Register a handler for a given signal.
- The signal to handle.
- The handler to invoke when the process receives a signum signal.
The following errors are specified:
Error Details Errno.EINVAL The signum argument is not a valid signal number. Errno.EINVAL An attempt is made to ignore or supply a handler for Signum.SIGKILL or Signum.SIGSTOP.
This method should not be used in new code, as the Platform Invoke mechanism is not signal-safe, yet the Platform Invoke mechanism is required for unmanaged code to invoke managed code.
This signal() facility is a simplified interface to the more general Syscall.sigaction(2) facility.
Signals allow the manipulation of a process from outside its domain as well as allowing the process to manipulate itself or copies of itself (children). There are two general types of signals: those that cause termination of a process and those that do not. Signals which cause termination of a program might result from an irrecoverable error or might be the result of a user at a terminal typing the 'interrupt' character. Signals are used when a process is stopped because it wishes to access its control terminal while in the background (see tty(4)). Signals are optionally generated when a process resumes after being stopped, when the status of child processes changes, or when input is ready at the control terminal. Most signals result in the termination of the process receiving them if no action is taken; some signals instead cause the process receiving them to be stopped, or are simply discarded if the process has not requested otherwise. Except for the Signum.SIGKILL and Signum.SIGSTOP signals, the signal() function allows for a signal to be caught, to be ignored, or to generate an interrupt.
The sig argument specifies which signal was received. The func procedure allows a user to choose the action upon receipt of a signal. To set the default action of the signal to occur as listed above, func should be Stdlib.SIG_DFL. A Stdlib.SIG_DFL resets the default action. To ignore the signal func should be Stdlib.SIG_IGN. This will cause subsequent instances of the signal to be ignored and pending instances to be discarded. If Stdlib.SIG_IGN is not used, further occurrences of the signal are automatically blocked and func is called.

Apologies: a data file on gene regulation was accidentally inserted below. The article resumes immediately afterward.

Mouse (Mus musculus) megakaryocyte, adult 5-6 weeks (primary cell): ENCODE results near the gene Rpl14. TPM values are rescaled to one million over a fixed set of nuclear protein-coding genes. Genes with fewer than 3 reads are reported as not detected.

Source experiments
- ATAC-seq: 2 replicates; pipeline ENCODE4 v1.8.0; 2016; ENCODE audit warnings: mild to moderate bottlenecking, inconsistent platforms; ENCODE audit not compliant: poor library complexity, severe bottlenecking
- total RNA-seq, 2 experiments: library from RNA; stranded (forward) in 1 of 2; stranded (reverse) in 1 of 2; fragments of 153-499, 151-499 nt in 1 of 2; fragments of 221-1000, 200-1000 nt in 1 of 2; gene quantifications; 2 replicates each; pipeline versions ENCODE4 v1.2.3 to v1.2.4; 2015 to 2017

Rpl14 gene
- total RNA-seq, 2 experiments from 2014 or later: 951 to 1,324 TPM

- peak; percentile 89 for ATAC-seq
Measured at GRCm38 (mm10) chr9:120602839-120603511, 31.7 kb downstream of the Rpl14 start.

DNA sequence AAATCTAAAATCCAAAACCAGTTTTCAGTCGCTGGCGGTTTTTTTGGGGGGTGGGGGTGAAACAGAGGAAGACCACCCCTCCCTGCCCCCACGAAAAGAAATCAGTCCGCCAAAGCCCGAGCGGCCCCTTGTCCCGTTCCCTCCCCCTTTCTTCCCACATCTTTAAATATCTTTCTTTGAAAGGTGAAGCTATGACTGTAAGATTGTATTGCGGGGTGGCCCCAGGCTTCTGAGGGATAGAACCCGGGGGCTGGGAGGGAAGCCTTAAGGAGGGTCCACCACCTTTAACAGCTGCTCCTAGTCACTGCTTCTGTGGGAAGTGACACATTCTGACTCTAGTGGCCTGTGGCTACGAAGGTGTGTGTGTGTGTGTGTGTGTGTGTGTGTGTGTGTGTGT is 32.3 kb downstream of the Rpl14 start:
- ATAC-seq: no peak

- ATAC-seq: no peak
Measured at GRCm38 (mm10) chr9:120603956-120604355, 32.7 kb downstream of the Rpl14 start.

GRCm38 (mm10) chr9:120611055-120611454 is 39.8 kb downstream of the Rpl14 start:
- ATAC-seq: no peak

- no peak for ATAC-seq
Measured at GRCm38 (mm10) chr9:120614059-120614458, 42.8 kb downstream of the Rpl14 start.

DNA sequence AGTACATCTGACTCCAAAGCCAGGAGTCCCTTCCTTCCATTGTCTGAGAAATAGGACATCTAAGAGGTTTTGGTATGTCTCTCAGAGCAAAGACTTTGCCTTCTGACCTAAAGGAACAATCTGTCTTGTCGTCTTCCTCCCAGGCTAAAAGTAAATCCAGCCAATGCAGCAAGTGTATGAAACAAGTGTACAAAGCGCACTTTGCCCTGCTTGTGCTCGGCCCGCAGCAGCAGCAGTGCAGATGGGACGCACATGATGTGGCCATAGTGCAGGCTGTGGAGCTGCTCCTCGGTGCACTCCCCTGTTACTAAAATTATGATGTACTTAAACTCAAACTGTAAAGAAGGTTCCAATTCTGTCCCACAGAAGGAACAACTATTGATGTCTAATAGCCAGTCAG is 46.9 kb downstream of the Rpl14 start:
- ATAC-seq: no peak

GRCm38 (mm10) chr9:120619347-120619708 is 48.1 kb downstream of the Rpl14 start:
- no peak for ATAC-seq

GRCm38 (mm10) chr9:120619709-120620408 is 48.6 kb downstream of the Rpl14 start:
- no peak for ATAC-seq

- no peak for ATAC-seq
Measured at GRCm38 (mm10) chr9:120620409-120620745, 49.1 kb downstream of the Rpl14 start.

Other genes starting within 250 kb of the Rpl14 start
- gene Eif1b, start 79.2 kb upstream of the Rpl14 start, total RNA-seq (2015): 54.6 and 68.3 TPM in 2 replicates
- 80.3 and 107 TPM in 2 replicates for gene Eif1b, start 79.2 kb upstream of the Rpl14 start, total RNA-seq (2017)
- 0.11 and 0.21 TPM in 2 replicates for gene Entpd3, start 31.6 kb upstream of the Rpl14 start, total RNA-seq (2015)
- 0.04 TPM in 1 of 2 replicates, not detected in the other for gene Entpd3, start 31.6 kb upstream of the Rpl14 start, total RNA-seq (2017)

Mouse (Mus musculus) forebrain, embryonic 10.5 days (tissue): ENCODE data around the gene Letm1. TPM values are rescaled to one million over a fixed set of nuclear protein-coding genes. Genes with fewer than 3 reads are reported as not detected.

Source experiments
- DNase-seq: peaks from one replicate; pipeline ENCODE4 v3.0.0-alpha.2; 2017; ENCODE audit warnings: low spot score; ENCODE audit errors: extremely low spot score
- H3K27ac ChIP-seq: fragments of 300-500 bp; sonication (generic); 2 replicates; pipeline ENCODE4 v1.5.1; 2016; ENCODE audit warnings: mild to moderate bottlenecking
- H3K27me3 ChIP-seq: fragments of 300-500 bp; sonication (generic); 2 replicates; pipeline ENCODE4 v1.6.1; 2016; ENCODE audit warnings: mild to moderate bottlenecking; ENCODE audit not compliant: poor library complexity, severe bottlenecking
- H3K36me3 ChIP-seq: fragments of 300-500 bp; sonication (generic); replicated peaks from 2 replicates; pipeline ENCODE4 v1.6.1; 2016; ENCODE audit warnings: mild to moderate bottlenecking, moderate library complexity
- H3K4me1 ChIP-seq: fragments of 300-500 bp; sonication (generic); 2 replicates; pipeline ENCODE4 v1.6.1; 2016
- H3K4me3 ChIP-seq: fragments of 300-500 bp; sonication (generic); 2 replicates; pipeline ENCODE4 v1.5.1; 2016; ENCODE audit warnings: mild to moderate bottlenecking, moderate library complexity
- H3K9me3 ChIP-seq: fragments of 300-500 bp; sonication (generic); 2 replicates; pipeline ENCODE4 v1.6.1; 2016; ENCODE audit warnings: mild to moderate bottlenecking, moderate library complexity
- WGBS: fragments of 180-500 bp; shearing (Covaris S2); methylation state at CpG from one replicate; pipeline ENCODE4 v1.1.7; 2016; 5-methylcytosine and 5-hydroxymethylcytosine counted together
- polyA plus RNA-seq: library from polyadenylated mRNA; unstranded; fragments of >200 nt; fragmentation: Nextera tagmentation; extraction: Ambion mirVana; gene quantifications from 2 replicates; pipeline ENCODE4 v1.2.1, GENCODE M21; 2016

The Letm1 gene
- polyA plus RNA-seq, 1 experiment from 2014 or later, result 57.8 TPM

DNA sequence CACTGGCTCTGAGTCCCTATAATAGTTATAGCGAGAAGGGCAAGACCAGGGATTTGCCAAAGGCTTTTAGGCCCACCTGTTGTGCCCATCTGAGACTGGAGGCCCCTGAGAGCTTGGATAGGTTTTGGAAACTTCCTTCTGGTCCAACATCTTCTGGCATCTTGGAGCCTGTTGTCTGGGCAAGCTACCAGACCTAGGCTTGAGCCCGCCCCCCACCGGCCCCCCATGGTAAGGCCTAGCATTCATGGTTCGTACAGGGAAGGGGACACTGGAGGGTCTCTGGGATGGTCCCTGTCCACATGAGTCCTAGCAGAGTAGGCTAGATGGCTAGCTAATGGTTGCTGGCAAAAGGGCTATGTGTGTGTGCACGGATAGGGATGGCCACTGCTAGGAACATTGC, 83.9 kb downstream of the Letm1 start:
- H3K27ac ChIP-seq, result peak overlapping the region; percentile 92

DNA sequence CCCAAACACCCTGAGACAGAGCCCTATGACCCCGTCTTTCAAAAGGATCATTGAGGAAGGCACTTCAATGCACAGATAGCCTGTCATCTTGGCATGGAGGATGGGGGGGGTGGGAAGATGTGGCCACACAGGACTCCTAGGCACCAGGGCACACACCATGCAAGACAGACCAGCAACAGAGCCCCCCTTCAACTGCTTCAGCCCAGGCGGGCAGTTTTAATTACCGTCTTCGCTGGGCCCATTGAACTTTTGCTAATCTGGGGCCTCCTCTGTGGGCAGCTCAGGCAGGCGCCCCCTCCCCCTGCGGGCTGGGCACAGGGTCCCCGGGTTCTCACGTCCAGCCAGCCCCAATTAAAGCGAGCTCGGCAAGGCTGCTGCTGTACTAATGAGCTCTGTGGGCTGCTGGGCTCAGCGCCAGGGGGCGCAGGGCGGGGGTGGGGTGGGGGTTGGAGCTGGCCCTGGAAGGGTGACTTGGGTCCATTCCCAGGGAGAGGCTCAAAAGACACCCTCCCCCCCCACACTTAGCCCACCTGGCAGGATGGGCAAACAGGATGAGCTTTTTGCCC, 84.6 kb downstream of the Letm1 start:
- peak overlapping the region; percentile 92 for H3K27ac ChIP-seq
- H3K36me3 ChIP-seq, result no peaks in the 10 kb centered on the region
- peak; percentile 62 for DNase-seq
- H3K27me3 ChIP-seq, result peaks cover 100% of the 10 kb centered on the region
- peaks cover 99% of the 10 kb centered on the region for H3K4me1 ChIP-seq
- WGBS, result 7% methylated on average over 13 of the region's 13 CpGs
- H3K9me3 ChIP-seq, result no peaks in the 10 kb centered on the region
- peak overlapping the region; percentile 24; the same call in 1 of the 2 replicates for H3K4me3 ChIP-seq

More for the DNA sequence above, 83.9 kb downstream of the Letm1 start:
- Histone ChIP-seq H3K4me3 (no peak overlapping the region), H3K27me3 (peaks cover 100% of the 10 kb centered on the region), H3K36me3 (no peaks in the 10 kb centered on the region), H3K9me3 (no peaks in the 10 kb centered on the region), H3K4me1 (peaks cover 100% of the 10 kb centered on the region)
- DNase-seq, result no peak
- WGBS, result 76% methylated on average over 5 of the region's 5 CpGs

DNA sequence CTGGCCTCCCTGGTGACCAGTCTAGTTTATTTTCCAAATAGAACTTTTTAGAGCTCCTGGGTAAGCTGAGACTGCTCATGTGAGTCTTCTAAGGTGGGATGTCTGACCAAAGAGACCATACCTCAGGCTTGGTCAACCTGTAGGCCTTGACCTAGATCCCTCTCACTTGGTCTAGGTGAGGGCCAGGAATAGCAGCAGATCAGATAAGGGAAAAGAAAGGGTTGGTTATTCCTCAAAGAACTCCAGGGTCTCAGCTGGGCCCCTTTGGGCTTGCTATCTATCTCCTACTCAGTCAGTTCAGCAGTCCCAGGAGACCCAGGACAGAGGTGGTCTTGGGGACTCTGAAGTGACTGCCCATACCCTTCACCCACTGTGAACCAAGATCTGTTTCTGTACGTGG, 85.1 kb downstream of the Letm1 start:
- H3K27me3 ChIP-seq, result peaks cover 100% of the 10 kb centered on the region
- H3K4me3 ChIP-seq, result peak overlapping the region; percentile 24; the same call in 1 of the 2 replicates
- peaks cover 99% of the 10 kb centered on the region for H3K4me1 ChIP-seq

The handled signal is unblocked when the function returns and the process continues from where it left off when the signal occurred.
For some system calls, if a signal is caught while the call is executing and the call is prematurely terminated, the call is automatically restarted. (The handler is installed using the SA_RESTART flag with Syscall.sigaction(2).) The affected system calls include Syscall.read(2), Syscall.write(2), Syscall.sendto(2), Syscall.recvfrom(2), Syscall.sendmsg(2) and Syscall.recvmsg(2) on a communications channel or a low speed device and during a Syscall.ioctl(2) or Syscall.wait(2). However, calls that have already committed are not restarted, but instead return a partial success (for example, a short read count). These semantics could be changed with Syscall.siginterrupt(3)
When a process which has installed signal handlers forks, the child process inherits the signals. All caught signals may be reset to their default action by a call to the Syscall.execve(2) function; ignored signals remain ignored.
If a process explicitly specifies Stdlib.SIG_IGN as the action for the signal Stdlib.SIGCHLD, the system will not create zombie processes when children of the calling process exit. As a consequence, the system will discard the exit status from the child processes. If the calling process subsequently issues a call to Syscall.wait(2) or equivalent, it will block until all of the calling process's children terminate, and then return a value of -1 with Stdlib.GetLastError returning Errno.ECHILD.